Plaque reduction neutralization test (PRNT)
Vero E6 cells (ATCC CRL-1586) were maintained in Dulbecco’s Modified Eagle Medium (DMEM) medium supplemented with 10% fetal bovine serum (FBS) and 100 U/ml of penicillin–streptomycin. The assay was performed in duplicate using 24-well tissue culture plates (TPP Techno Plastic Products AG, Trasadingen, Switzerland) in a biosafety level 3 facility. Serial dilutions of each serum sample was incubated with 30–40 plaque-forming units of virus for 1 h at 37 °C. The virus-serum mixtures were added onto pre-formed Vero E6 cell monolayers and incubated for 1 h at 37 °C in 5% CO2 incubator. The cell monolayer was then overlaid with 1% agarose in cell culture medium and incubated for 3 days, at which time the plates were fixed and stained. Antibody titers were defined as the highest serum dilution that resulted in ≥90% (PRNT90) reduction or >50% (PRNT50) in the number of virus plaques. This method has been extensively validated on SARS-CoV-2 infected and control sera previously16.
SARS-CoV-2 spike receptor binding domain ELISA
Ninety-six-well ELISA plates (Nunc MaxiSorp, Thermo Fisher Scientific) were coated overnight with 100 ng per well of the purified recombinant RBD protein in PBS buffer. The plates were then blocked with 100 μl of Chonblock blocking/sample dilution ELISA buffer (Chondrex Inc, Redmon, US) and incubated at room temperature for 2 h. Each serum or plasma sample was tested in duplicate at a dilution of 1:100 in Chonblock blocking/sample dilution ELISA buffer and 100 µl was added to the wells of each plate for 2 h incubation at 37 °C. After extensive washing with PBS containing 0.1% Tween 20, horseradish peroxidase (HRP)-conjugated goat anti-human IgG (1:5000, GE Healthcare) was added for 1 h at 37 °C. The ELISA plates were then washed five times with PBS containing 0.1% Tween 20. Subsequently, 100 μl of HRP substrate (Ncm TMB One; New Cell and Molecular Biotech Co. Ltd, Suzhou, China) was added into each well. After 15 min incubation, the reaction was stopped by adding 50 μl of 2 M H2SO4 solution and analysed on a Sunrise (Tecan, Männedorf, Switzerland) absorbance microplate reader at 450 nm wavelength. Normalized results were obtained by calculating the difference between the OD of the purified recombinant protein-coated well and the PBS-coated well. The method was previously validated and reported16.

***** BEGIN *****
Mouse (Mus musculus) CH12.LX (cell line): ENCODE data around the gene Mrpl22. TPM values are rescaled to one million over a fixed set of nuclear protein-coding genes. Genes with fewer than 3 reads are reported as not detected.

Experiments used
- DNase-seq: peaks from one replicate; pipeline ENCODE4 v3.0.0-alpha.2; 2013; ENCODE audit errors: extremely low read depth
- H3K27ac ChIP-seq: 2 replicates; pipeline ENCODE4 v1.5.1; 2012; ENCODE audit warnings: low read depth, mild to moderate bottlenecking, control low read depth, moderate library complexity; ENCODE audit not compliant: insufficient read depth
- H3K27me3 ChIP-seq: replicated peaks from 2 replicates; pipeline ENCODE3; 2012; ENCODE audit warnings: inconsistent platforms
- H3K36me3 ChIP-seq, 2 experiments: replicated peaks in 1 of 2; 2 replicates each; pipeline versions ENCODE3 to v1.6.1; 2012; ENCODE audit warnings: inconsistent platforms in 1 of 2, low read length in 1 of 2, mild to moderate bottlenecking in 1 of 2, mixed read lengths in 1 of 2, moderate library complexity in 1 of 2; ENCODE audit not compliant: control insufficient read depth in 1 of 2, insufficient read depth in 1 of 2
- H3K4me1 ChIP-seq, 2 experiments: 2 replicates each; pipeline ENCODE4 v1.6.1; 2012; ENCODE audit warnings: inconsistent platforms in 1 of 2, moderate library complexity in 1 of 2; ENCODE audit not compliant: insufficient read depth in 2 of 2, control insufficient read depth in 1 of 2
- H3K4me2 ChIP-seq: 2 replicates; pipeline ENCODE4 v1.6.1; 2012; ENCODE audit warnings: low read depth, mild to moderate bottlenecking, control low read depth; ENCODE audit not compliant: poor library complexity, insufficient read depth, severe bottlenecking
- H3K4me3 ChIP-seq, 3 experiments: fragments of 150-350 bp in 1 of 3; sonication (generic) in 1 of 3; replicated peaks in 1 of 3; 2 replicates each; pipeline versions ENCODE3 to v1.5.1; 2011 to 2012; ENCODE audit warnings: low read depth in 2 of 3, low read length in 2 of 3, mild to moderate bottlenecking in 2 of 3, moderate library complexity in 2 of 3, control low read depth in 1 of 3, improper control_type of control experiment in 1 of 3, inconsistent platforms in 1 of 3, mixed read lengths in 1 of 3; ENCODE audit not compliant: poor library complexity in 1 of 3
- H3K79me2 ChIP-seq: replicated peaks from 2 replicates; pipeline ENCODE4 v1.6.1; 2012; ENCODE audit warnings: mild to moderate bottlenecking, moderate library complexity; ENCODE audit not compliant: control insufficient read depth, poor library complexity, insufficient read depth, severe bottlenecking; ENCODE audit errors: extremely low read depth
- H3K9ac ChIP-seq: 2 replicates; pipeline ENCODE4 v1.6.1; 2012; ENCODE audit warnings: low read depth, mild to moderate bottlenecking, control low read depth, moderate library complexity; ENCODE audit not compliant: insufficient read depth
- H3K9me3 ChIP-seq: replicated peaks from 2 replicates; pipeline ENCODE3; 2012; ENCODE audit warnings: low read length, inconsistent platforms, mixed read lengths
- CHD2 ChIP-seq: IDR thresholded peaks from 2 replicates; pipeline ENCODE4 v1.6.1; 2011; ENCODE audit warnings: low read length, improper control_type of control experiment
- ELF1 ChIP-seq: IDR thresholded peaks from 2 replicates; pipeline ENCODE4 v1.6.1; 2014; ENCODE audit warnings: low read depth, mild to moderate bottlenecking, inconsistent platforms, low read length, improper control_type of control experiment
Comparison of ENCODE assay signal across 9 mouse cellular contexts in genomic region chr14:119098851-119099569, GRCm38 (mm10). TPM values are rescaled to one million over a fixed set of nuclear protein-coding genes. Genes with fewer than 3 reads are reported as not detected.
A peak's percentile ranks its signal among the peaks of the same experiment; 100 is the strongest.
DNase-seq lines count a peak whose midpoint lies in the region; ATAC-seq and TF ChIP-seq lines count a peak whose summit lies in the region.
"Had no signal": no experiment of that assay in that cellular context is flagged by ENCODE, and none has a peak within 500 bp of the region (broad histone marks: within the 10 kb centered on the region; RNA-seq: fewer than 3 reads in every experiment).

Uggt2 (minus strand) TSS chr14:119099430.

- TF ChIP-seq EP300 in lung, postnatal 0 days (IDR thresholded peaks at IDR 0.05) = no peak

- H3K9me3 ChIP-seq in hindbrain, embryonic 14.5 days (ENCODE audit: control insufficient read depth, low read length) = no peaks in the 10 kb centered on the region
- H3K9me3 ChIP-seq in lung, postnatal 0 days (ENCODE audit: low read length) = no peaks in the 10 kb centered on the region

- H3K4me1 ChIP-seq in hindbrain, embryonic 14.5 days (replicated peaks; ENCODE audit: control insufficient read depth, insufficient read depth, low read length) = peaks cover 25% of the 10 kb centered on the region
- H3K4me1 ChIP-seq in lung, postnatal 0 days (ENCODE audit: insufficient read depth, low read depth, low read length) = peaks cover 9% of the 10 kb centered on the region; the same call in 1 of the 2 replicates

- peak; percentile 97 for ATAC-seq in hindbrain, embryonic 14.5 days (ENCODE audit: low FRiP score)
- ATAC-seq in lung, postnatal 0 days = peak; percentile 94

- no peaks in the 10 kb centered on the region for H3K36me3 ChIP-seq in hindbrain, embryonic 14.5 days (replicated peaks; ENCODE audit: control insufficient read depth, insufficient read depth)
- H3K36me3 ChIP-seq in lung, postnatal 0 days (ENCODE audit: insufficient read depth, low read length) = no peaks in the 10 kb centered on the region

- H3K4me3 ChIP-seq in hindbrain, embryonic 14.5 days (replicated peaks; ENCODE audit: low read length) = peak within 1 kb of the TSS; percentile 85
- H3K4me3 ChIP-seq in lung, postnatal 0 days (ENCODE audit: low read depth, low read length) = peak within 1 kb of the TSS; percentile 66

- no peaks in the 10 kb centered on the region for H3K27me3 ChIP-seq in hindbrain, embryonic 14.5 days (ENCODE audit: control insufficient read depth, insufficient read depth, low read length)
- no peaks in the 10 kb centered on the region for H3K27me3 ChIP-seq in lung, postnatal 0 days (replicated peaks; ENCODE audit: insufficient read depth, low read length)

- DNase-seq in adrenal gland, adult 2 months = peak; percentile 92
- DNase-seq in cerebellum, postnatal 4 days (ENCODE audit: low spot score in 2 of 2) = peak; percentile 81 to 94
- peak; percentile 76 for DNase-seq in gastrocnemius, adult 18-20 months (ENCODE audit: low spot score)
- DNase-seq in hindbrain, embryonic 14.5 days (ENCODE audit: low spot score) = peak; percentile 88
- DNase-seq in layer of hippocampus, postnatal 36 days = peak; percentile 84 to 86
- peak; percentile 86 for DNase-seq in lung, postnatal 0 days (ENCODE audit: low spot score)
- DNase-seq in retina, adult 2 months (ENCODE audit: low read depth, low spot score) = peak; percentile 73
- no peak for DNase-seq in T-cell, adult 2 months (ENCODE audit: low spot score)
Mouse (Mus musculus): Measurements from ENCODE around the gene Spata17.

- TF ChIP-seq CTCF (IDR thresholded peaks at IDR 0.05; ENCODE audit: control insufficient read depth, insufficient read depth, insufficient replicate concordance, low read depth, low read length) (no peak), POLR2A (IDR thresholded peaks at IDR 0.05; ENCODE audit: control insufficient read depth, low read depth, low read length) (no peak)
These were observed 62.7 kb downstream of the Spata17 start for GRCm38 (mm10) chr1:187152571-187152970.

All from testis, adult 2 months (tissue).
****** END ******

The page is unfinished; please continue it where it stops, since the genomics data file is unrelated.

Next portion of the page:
We presented PRNT90, PRNT50 log titers, and ELISA OD values by severe, mild, and asymptomatic SARS-CoV-2 infections. Nonlinear mixed effects model with Weibull curves were fitted to the data, to model the initial increase, and decay over time and accounted for the correlation among measurements from the same patients. The 95% confidence intervals were constructed using parametric bootstrap based on the estimated values and variance–covariance matrix of the parameters, with 1000 resamples. Based on the fitted Weibull curve, we extrapolated to the time when PRNT titers reach 1:10 and ELISA reaches the negative cut-off threshold. We also presented a subset of the COVID-19 cases where longitudinal data was available. We tested the potential differences in mean antibody response by age for severe and mild cases respectively, using generalized additive mixed effects model accounting for temporal change in antibody response, and use of corticosteroids, using cubic spline function for the antibody response. We also calculated the spearman correlation between PRNT90/PRNT50 titers and ELISA OD values in those sera when paired data were available.
Further information on research design is available in the Nature Research Reporting Summary linked to this article.
The source data (individual anonymized patient and linked laboratory data) are provided as a Source Data file available on line. Source data are provided with this paper.
Addetia, A. et al. Neutralizing antibodies correlate with protection from SARS-CoV-2 in humans during a fishery vessel outbreak with high attack rate. J Clin Microbiol. https://doi.org/10.1128/JCM.02107-20 (2020).
Huang, A. T. et al. A systematic review of antibody mediated immunity to coronaviruses: antibody kinetics, correlates of protection, and association of antibody responses with severity of disease. medRxiv. https://doi.org/10.1101/2020.04.14.20065771 (2020).